Amanda Craig has come in for some fire on the comments for this piece in the Telegraph. I admire her for putting it up on her facebook page and asking for comments from fb friends, which she has had, from quite a few people, both against and for. And I’m really saddened by the article.

Saddened because I don’t think Craig is alone at all. I constantly encounter the attitude that there is so much I cannot understand because I am not a mother. I am reminded of this prevalent attitude every time someone assumes another’s grief (or joy) when they say “As a mother”* – as if being a mother gives one a special knowledge, a special understanding of humanity, of love, of caring. And every time I hear this I think “Really? Did you not empathise with another’s love or sorrow BEFORE you were a parent? Really??”

In the specific terms of this article though, I do believe it is as possible for another person to understand and write about (my own experience of) chemo-induced infertility, as it is for me, as a writer/theatre-maker, to imagine my way into another’s pain or joy. If we can make work about dying or flying or living 500 years ago or 500 years from now, surely we can trust each other to make work of value whether or not we have or haven’t been through one of the most common life experiences for most people? (And, at least in the matter of having children, everyone of us has been a child, most of us have some experience of family, whether we are parents or not.)

What I really would love is for us women to get past a place where we judge our achievements on our child-full or child-less/free lives, and to a place where we acknowledge that ALL of our experiences count. I truly don’t see my men friends rating each others’ work by the standard of whether or not they are also fathers. I’m sure having children takes up time and energy that might be better (?!) devoted to writing. So does a year of cancer treatment and three years of infertility treatment, and the ensuing grief, made especially difficult in a world that continually treats non-mothers as not-quite-fully-women. And yet we all keep making work ANYWAY, despite the drains on our time, emotions and energies. And that is something to be proud of.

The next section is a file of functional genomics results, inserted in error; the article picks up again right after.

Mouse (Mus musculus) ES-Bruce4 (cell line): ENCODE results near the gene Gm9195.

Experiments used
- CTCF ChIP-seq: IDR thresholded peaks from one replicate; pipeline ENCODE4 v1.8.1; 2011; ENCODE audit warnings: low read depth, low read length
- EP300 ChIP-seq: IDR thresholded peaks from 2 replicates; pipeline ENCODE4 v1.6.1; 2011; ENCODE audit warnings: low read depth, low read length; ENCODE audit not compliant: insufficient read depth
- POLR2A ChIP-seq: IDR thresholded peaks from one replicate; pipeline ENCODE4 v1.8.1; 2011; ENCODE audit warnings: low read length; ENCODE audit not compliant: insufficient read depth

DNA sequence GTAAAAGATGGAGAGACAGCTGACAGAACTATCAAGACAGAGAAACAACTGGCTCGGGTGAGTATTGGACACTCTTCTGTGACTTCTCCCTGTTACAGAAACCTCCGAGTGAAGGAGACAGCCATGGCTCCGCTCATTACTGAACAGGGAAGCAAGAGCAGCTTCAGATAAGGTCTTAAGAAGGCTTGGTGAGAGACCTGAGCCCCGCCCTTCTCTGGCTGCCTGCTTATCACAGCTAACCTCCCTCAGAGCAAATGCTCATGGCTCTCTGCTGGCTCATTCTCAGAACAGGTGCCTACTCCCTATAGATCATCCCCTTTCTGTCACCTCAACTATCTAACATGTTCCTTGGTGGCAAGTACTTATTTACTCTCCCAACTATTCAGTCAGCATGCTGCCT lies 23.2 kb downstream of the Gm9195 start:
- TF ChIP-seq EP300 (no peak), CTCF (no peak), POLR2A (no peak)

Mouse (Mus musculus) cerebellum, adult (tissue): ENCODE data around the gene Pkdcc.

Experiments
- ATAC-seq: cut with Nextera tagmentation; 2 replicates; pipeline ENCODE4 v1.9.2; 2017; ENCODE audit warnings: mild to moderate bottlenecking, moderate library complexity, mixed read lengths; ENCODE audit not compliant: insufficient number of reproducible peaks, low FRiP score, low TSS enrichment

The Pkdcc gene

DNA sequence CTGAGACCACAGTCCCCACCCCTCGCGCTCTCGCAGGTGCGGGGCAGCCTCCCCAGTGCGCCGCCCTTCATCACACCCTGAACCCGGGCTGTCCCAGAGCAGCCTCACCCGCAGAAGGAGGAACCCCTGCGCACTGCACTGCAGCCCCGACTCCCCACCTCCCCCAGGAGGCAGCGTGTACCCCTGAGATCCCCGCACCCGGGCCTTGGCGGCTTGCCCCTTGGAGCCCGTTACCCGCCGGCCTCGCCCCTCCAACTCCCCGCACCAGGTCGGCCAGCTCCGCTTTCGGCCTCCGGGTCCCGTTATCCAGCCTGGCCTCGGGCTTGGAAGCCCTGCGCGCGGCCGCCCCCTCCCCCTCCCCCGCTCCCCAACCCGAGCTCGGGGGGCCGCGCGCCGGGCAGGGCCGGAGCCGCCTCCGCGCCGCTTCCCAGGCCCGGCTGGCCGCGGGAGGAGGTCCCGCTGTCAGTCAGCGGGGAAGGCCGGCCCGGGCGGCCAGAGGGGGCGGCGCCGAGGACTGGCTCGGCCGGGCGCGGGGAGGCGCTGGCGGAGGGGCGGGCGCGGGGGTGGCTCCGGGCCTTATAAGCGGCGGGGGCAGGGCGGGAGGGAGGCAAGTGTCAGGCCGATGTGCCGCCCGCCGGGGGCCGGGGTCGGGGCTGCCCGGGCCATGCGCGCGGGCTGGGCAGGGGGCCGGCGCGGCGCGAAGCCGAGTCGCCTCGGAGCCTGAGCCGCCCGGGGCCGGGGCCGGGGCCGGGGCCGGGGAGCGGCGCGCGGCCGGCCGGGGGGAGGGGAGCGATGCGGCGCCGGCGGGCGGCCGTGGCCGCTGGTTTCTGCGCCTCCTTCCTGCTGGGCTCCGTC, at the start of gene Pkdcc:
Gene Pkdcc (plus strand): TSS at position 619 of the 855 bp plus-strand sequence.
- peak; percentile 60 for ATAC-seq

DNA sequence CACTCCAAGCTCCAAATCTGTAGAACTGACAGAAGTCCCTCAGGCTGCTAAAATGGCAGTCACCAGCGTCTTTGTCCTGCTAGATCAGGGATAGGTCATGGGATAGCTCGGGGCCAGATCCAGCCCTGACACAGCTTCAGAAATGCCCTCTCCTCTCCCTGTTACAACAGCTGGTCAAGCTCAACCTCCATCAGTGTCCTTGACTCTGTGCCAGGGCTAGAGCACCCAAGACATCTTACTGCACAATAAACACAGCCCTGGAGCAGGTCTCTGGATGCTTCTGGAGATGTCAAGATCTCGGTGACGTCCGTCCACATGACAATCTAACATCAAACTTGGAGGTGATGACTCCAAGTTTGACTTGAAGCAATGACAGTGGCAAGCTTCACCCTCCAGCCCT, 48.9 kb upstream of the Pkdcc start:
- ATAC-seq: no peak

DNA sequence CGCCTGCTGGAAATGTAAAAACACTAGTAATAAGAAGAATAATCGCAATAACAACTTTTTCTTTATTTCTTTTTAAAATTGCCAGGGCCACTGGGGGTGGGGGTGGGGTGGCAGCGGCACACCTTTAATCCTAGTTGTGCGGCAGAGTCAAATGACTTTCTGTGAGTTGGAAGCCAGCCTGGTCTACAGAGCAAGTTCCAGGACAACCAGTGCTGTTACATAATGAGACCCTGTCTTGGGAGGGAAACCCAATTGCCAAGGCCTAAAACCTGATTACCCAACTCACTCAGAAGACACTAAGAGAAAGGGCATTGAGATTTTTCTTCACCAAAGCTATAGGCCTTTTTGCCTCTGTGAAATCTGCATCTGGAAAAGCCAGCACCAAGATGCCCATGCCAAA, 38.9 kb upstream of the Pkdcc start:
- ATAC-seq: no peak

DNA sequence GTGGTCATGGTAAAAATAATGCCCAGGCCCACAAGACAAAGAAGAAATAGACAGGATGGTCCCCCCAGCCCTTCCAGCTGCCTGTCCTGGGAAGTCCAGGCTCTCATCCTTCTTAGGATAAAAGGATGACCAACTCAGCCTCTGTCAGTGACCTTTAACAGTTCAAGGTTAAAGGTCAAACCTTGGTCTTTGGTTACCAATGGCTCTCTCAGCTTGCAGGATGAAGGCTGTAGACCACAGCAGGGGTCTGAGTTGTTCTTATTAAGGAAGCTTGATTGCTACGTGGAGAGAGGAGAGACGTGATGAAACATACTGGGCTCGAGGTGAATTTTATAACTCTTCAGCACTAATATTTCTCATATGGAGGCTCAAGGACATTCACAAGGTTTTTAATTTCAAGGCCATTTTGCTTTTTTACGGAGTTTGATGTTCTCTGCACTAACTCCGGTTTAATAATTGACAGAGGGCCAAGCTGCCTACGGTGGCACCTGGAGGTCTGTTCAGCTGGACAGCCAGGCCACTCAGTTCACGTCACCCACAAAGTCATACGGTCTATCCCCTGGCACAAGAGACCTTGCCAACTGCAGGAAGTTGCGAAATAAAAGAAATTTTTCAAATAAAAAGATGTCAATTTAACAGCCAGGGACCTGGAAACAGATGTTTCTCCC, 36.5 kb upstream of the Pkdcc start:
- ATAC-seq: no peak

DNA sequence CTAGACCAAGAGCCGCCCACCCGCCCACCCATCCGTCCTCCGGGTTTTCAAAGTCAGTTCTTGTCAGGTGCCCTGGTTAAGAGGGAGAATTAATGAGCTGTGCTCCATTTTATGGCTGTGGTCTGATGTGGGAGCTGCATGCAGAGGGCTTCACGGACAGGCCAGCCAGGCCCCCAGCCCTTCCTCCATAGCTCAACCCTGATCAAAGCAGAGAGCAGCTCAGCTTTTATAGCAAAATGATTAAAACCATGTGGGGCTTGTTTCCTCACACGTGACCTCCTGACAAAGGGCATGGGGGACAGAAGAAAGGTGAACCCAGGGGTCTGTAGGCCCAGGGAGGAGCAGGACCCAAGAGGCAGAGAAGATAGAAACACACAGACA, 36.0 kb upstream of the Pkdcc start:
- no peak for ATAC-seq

So PLEASE my fellow women, let’s stop with the “I understand/feel/empathise more than you do because of the childfull/childfree/childless state of my uterus.”

ALL of our experiences make and shape us, whether mothers or not, none with more depth than any other.

*and of course, this phrase is as absurd as it is patronising (matronising?). Given people usually say “as a mother” when they’re talking about loss or grief, it’s a very self-serving phrase, colonising another’s grief. Not one of us can ever understand another’s pain, not truly, not without experiencing their exact life, their exact pain. When I watched my mother live through my sister’s death, when I watched another of my sisters survive her son’s death, I saw how it broke both women, and how they slowly rebuilt their lives, not to the same life, but one with a core of deep and utter grief within. And STILL it was life, and a life worth living. Every time I hear someone say “as a parent, I understand how they must be feeling” I want to say, as my mother did, you can’t, and I pray you never will.